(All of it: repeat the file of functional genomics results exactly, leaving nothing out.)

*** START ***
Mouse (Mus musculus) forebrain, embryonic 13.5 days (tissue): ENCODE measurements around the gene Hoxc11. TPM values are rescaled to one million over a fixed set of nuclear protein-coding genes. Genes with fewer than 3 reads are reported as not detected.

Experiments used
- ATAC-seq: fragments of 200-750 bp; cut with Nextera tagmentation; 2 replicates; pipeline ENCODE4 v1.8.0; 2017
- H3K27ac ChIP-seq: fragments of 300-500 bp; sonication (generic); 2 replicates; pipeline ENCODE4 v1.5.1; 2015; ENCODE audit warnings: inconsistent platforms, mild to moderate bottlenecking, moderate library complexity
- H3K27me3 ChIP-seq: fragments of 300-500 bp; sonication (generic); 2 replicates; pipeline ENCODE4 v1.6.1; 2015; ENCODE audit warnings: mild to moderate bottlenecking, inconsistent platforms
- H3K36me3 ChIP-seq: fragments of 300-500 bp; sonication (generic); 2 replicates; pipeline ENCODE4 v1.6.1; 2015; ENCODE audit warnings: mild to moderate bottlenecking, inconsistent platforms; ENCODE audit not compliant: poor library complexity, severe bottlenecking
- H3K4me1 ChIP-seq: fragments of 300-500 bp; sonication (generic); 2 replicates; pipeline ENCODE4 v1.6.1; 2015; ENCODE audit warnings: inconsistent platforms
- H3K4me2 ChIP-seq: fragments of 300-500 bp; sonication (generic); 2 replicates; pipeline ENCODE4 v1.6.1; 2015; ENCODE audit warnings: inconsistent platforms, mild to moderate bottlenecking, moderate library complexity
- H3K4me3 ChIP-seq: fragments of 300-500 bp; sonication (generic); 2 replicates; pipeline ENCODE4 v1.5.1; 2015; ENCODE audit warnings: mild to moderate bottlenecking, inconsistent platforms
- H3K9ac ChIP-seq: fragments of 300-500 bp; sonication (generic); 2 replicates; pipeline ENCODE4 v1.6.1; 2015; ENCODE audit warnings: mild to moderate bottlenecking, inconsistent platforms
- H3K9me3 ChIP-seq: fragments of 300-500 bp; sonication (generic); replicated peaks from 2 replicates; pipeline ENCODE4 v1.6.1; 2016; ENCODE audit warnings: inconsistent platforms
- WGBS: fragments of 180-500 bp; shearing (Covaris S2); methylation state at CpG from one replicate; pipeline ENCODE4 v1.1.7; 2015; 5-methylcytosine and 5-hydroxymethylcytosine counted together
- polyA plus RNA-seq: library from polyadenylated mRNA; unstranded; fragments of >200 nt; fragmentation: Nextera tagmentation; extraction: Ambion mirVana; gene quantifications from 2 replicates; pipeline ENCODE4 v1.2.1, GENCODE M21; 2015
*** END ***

Mouse (Mus musculus) forebrain, embryonic 13.5 days (tissue): ENCODE measurements around the gene Hoxc11. TPM values are rescaled to one million over a fixed set of nuclear protein-coding genes. Genes with fewer than 3 reads are reported as not detected.

Experiments used
- ATAC-seq: fragments of 200-750 bp; cut with Nextera tagmentation; 2 replicates; pipeline ENCODE4 v1.8.0; 2017
- H3K27ac ChIP-seq: fragments of 300-500 bp; sonication (generic); 2 replicates; pipeline ENCODE4 v1.5.1; 2015; ENCODE audit warnings: inconsistent platforms, mild to moderate bottlenecking, moderate library complexity
- H3K27me3 ChIP-seq: fragments of 300-500 bp; sonication (generic); 2 replicates; pipeline ENCODE4 v1.6.1; 2015; ENCODE audit warnings: mild to moderate bottlenecking, inconsistent platforms
- H3K36me3 ChIP-seq: fragments of 300-500 bp; sonication (generic); 2 replicates; pipeline ENCODE4 v1.6.1; 2015; ENCODE audit warnings: mild to moderate bottlenecking, inconsistent platforms; ENCODE audit not compliant: poor library complexity, severe bottlenecking
- H3K4me1 ChIP-seq: fragments of 300-500 bp; sonication (generic); 2 replicates; pipeline ENCODE4 v1.6.1; 2015; ENCODE audit warnings: inconsistent platforms
- H3K4me2 ChIP-seq: fragments of 300-500 bp; sonication (generic); 2 replicates; pipeline ENCODE4 v1.6.1; 2015; ENCODE audit warnings: inconsistent platforms, mild to moderate bottlenecking, moderate library complexity
- H3K4me3 ChIP-seq: fragments of 300-500 bp; sonication (generic); 2 replicates; pipeline ENCODE4 v1.5.1; 2015; ENCODE audit warnings: mild to moderate bottlenecking, inconsistent platforms
- H3K9ac ChIP-seq: fragments of 300-500 bp; sonication (generic); 2 replicates; pipeline ENCODE4 v1.6.1; 2015; ENCODE audit warnings: mild to moderate bottlenecking, inconsistent platforms
- H3K9me3 ChIP-seq: fragments of 300-500 bp; sonication (generic); replicated peaks from 2 replicates; pipeline ENCODE4 v1.6.1; 2016; ENCODE audit warnings: inconsistent platforms
- WGBS: fragments of 180-500 bp; shearing (Covaris S2); methylation state at CpG from one replicate; pipeline ENCODE4 v1.1.7; 2015; 5-methylcytosine and 5-hydroxymethylcytosine counted together
- polyA plus RNA-seq: library from polyadenylated mRNA; unstranded; fragments of >200 nt; fragmentation: Nextera tagmentation; extraction: Ambion mirVana; gene quantifications from 2 replicates; pipeline ENCODE4 v1.2.1, GENCODE M21; 2015